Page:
Françoise Fouchier-Matte, Filhet Allard Maritime
While each situation should be specifically considered depending on its governing charter party terms, we hope our check list with general recommendations is of assistance during the worldwide pandemic.
1. Is there a «force majeure» clause in your charter party?
Under English law, owners and charterers can rely on a force majeure event only if there is a relevant clause in the charter party. A force majeure clause provides an exhaustive list of the events triggering its application. For one to declare force majeure, the event must be mentioned in the clause. The list of events may include “epidemic or pandemic” and/or “any law or action taken by a government or public authority” and/or “restraint of princes, ruler or people”, providing the action is sufficiently proximate to the event. It is similarly common for a force majeure clause to include a provision stating that such an event should not be reasonably foreseeable. For one to rely on a force majeure event, there must be no possible alternative available for the charterer to fulfil their obligations under the charter party.
2. Is there a quarantine clause in your charter party?
Some charter parties contain a quarantine clause addressing a different calculation of laytime and demurrage (the charge payable to the owner of a chartered ship on failure to load or discharge the ship within the laytime agreed), depending on whether the port was already quarantined when the vessel was fixed or the port was quarantined when the vessel was en-route.
Note: Even if a government enforces a country the lockdown of a country due to Covid-19, the ports of such countries may not be entirely closed/quarantined. The lockdown may alter port operations, the rate of work and berthing prospects but allow it to remain open.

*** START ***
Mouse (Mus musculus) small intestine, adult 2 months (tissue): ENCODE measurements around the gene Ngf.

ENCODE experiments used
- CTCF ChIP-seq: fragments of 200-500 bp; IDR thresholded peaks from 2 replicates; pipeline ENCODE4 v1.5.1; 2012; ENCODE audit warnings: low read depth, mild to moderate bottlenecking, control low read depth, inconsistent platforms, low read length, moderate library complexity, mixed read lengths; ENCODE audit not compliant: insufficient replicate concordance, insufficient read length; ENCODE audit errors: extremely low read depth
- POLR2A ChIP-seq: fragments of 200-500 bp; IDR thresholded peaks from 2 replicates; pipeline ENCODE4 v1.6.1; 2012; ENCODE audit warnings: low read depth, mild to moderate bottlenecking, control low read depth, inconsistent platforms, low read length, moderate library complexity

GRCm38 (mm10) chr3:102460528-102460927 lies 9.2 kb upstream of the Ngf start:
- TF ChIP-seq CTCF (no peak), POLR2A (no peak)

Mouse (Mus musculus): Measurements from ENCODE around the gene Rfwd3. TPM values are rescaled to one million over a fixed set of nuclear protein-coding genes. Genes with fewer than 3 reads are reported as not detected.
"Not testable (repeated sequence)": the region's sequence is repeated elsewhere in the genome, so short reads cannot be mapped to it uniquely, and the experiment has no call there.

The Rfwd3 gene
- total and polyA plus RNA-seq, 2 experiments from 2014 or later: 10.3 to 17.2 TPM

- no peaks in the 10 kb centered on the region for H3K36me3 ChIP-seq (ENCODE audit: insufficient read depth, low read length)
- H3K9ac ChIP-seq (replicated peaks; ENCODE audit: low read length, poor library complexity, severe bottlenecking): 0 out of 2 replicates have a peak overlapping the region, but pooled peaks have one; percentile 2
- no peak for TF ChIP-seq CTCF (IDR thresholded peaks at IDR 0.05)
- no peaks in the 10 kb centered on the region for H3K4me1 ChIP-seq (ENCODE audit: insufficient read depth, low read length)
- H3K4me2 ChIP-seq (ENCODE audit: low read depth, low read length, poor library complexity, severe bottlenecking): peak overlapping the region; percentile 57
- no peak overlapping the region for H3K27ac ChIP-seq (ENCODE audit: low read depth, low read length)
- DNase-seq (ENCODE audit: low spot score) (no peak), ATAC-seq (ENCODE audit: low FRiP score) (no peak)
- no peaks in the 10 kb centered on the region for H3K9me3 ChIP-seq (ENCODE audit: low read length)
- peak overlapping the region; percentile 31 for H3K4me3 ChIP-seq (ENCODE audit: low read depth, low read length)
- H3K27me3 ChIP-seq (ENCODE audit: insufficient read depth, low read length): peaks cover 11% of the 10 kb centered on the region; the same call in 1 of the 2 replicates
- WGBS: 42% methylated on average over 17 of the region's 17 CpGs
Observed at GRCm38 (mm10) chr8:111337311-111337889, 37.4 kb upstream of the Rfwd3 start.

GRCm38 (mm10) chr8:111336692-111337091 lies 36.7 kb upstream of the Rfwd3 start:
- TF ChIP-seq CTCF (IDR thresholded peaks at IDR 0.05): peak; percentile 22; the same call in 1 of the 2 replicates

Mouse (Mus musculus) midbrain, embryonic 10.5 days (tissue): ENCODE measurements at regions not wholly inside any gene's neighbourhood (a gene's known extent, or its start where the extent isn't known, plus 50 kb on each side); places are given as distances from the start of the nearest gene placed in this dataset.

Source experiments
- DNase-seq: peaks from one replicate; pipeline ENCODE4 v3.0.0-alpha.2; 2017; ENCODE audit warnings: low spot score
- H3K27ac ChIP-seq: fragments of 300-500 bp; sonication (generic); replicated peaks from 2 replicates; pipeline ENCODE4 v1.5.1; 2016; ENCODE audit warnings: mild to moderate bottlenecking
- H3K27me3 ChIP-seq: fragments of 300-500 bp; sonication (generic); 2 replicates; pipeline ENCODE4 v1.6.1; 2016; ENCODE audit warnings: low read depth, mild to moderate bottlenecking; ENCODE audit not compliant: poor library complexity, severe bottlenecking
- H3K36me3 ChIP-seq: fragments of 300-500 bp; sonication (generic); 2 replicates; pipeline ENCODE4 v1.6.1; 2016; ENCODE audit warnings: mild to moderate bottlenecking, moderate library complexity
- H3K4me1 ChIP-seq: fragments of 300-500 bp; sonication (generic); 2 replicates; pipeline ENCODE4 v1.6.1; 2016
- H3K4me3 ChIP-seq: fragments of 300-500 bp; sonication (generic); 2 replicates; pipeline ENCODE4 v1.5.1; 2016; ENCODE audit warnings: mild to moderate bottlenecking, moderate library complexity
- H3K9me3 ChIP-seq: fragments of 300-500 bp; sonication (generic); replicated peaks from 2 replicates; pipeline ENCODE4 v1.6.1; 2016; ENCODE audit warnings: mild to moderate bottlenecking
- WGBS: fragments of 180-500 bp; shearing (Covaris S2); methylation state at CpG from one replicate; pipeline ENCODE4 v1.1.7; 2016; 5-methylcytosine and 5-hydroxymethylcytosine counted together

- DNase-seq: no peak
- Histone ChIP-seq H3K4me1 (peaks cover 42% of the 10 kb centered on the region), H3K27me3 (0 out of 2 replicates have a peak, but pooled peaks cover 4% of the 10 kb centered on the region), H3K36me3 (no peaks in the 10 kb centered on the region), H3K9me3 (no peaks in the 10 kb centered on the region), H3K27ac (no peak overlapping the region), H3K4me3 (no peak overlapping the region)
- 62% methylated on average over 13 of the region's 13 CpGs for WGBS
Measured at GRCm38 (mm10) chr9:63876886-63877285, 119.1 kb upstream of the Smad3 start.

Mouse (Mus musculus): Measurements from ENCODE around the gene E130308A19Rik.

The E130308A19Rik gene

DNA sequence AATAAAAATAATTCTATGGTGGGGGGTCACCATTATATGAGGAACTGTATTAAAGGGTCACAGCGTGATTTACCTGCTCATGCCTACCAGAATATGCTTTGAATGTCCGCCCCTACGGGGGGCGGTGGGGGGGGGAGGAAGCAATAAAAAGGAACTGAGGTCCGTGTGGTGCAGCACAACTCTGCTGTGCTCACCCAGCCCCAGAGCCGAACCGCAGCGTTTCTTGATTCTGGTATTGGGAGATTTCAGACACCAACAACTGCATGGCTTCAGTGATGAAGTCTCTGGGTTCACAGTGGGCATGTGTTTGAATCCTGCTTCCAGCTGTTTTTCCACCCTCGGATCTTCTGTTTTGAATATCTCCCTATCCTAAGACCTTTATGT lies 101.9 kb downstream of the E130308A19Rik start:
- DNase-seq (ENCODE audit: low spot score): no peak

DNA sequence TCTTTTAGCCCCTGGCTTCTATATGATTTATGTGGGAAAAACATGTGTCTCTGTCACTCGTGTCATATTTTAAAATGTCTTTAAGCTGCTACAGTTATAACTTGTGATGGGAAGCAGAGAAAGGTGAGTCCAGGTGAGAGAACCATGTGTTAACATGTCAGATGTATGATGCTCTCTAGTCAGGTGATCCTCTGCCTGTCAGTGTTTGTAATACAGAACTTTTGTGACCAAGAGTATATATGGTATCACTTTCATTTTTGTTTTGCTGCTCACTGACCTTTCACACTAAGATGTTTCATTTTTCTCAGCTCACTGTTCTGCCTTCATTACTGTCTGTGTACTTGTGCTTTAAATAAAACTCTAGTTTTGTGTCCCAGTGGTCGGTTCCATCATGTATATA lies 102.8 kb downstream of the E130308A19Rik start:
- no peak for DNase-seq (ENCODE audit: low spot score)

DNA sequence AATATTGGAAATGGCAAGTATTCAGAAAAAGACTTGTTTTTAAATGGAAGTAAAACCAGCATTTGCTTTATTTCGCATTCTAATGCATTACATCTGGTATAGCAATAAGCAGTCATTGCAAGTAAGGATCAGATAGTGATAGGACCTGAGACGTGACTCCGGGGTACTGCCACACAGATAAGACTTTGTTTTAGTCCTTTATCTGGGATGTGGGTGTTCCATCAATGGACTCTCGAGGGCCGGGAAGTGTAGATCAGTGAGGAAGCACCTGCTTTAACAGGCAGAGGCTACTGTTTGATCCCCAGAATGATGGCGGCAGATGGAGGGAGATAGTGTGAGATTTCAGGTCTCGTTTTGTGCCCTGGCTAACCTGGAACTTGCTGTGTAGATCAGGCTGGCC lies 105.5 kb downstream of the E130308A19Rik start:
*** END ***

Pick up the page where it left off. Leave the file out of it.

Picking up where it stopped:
3. Sale contract and charter parties
If you are acting at the same time in your capacity as seller under a contract of sale and as charterer to carry the said cargo, special attention should be paid to the stipulations of the sale contract, notably the wording of the force majeure clause. In order to prevent any gap and potentially high exposure, you should ensure, if possible, that the wording of the clause in the sale contract matches the wording of the force majeure clause of the charter party. If they do not match, you may end up in a situation where the buyer is able to rely on a « force majeure » event triggering the suspension of the sale contract, while under the Charter Party you may not be entitled to cancel.
4. Drafting considerations
a) BIMCO Infectious or Contagious Disease Clause
Where charterers are negotiating contracts or entering new fixtures involving ports that are or may become affected by the Novel Coronavirus, consideration should be given to incorporating terms covering situations that are likely to arise. We would like to stress the fact that owners may incorporate BIMCO clauses (BIMCO Infectious or Contagious Disease Clause for Time and Voyage Charters) in charter parties specially drafted to defend owners’ interests in the sense that all costs and time lost are for the charterers’ account. Obviously, it would be wiser to resist incorporating these BIMCO clauses as they contain indemnities and financial exposures which are not covered by the P&I charterers’ liability insurance such as operational costs and demurrage.
b) WIFPON clause in a voyage charter party
We recommend the voyage charterers to NOT accept any clause stating that the laytime shall commence « whether in free pratique or not » (WIFPON) as it will be too onerous to them if the vessel is subject to quarantine.